Waco Brothers / Sally Timms – Corner Hotel (Melbourne, Australia)
Many a singer-songwriter, or a low-volume band, would love to play the Corner Hotel on a night like this. The high-capacity rock ‘n’ roll venue had transformed itself into a “listening room,” its floor space made more intimate with velvet curtains, and an attentive, not-yet-drunk audience was seated at candlelit tables. These are not, however, optimum conditions for a Waco Brothers gig.
“You’re all sitting down,” the amiable Jon Langford exclaimed. “That’s weird. Weird.” He paused for a moment before kick-starting his fellow Wacos into “Cowboys In Flames” at breakneck speed. From thence, the band played to a crowded, sweaty, rowdy beer barn of their own imagining, and the seated listeners began to catch on to the spirit of the gig, slapping their thighs, stomping their feet.
The Wacos had to work pretty hard to shake the crowd out of the after-dinner mellowness that had set in during Sally Timms’ opening set. Despite some salty between-song banter, in which Timms (perhaps deliberately) mistook “wombat” for a ribald Australian colloquialism, her performance was a little low-spirited. Accompanied by Langford on acoustic guitar and Dean Schlabowske on electric guitar, Timms went through the paces of cover tunes such as Hugh Moffatt’s “Old Flames (Can’t Hold A Candle To You)” and Fred Rose’s “Blue Eyes Crying In The Rain”, as well as a few selections from her last album, Cowboy Sally’s Twilight Laments For Lost Buckaroos.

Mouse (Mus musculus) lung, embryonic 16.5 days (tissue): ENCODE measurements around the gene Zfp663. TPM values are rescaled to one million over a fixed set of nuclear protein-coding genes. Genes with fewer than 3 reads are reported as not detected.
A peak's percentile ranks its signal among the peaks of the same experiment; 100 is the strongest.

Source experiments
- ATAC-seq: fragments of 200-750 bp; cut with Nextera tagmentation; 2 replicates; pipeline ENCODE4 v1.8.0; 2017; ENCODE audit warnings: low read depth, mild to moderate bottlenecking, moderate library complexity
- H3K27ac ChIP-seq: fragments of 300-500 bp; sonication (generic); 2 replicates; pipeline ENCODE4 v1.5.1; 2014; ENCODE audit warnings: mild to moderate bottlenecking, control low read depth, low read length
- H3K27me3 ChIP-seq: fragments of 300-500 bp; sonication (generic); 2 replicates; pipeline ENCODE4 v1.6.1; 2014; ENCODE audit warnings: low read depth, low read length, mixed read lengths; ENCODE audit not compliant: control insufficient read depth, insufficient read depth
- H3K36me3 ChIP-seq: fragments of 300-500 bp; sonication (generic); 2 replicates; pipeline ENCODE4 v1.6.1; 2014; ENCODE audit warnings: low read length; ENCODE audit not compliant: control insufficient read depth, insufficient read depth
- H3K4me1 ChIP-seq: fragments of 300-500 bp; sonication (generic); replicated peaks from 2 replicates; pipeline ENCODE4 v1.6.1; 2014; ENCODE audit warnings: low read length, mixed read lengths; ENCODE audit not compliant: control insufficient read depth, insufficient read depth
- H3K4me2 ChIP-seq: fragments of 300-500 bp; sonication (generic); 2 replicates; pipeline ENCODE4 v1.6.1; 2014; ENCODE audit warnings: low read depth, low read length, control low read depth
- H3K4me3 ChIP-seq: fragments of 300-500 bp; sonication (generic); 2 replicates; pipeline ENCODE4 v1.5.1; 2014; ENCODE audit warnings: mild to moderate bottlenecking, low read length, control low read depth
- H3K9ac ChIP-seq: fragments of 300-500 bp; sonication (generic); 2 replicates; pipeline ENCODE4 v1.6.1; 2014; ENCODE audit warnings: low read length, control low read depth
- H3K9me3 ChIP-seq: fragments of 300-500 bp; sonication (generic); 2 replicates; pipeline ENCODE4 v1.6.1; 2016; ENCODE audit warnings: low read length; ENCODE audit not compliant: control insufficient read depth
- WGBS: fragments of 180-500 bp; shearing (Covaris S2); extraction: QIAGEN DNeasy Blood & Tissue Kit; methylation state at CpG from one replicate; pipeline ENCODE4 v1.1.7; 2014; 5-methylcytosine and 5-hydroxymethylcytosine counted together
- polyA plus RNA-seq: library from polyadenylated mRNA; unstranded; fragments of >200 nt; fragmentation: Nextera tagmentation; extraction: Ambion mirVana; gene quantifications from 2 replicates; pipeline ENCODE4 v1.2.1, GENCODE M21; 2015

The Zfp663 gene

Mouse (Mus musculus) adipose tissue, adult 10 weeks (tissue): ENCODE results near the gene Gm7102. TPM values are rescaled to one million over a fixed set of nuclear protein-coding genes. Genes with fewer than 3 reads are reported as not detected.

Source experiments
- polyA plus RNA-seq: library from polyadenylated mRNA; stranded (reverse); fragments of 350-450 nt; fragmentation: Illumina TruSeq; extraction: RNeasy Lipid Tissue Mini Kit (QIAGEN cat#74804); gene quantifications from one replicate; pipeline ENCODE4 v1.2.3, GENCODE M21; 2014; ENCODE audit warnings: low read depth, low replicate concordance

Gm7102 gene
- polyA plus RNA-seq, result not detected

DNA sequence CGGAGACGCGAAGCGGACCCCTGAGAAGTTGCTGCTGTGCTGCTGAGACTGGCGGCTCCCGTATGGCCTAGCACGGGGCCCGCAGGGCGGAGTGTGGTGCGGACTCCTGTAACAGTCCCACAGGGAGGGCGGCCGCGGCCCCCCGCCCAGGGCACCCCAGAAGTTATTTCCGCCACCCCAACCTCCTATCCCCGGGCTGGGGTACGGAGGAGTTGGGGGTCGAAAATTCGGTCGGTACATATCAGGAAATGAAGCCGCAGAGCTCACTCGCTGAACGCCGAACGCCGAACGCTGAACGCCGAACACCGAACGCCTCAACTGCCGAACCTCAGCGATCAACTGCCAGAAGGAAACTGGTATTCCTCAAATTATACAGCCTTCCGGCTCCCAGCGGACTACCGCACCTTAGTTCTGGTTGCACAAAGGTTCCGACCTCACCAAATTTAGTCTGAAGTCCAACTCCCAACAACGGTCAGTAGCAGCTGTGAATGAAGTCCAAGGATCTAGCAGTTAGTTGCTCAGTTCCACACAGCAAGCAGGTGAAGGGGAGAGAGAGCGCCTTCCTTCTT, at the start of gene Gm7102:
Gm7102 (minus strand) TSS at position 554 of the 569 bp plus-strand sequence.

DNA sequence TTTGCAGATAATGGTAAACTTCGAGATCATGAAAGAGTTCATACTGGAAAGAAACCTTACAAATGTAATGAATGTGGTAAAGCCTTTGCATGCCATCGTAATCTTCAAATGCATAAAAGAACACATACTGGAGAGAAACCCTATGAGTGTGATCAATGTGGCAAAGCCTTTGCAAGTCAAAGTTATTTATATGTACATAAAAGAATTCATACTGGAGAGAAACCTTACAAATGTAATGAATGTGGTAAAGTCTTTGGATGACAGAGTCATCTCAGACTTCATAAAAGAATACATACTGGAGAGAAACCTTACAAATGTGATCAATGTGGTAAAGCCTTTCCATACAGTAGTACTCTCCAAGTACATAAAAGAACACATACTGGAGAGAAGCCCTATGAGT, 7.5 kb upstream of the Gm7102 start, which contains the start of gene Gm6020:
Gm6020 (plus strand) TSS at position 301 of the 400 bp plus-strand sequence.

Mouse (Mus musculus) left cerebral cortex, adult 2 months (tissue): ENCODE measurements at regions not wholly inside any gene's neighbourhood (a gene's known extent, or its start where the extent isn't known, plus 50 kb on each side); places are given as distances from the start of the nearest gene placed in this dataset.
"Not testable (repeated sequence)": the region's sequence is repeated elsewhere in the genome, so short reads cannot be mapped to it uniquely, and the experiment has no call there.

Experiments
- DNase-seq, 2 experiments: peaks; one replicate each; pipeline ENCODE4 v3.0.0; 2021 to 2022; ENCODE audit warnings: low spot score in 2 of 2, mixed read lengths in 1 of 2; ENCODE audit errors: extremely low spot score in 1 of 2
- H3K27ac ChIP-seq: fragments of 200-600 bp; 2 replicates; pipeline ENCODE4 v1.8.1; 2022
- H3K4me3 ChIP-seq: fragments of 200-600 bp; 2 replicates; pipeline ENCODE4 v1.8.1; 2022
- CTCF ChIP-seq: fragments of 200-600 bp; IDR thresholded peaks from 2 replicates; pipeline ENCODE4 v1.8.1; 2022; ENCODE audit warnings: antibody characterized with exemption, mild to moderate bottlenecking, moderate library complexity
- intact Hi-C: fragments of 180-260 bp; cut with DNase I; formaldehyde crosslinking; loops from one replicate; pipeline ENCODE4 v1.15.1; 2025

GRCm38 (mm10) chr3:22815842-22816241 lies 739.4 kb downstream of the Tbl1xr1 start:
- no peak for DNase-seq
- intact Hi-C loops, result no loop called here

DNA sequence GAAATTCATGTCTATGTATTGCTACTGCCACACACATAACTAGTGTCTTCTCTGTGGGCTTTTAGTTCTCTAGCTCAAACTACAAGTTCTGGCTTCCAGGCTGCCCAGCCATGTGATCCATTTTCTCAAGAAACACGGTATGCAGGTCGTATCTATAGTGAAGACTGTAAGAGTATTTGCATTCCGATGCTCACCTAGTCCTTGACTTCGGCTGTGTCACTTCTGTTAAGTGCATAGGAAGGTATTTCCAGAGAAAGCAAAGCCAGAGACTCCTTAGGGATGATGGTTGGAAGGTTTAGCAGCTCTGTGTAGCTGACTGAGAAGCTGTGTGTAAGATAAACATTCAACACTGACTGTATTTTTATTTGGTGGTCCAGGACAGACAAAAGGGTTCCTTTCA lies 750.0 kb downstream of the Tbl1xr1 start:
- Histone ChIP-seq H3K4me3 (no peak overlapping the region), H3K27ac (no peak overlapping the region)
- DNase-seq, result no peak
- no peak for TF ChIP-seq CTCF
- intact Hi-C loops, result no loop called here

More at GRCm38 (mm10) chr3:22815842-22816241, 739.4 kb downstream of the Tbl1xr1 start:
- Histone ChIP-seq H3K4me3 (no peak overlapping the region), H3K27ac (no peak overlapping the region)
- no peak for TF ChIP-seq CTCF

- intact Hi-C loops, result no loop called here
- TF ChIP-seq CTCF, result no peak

Timms sang beautifully, but did not appear to be enjoying herself on stage. “Sorry everyone,” she replied sarcastically to good-natured hecklers, “we’re not on much longer.” Langford lightened things up, responding to a Gram Parsons request by improvising an absurd legend about “Greg Parsons,” a Nudie legpad-wearing cricketer who died in sordid circumstances involving a hotel room and a cricket ball. “Don’t laugh,” he protested as the audience went into fits of giggles. “It’s a lonely life, the life of the cricketer. You can’t imagine the pressure!”
The pressure was on, though, for the Wacos to win over the audience — a task they approached with gusto. The band members’ synchronized rock-pose leaps and swaggers, combined with a deafening volume and big, chainsaw-guitar riffs, quickly raised pulse rates in the room. The audience’s blood-alcohol count also seemed to have risen, perhaps inspired by the onstage evidence of partaking and its uproarious effects.
The band tore through a repertoire drawn evenly from their five Bloodshot releases, with “Do What I Say”, “Harm’s Way” and Lonesome Bob’s “Do You Think About Me” going down particularly well, a full-throated Langford alternating with the deeper-grained Schlabowske on lead vocal and guitar. By the time they came back for an encore, the Wacos’ conquest was complete: The tables had been pushed to the side of the room, chairs were kicked aside, and a throng of happy punters were dancing and cheering. “Pigsville” and “Red Brick Wall” from Wacoworld got a raucous reception, but it was the two closing numbers — George Jones’ “White Lightning” and Johnny Cash’s “Big River” — that sealed the deal for a crowd that had seemed, until now, mostly unfamiliar with all things Waco.
It is never easy for an underexposed band to make an impact on overseas shores, but the Waco Brothers left their audience sated, sweaty and slightly inebriated. And if that was good enough for them, it was more than good enough for us.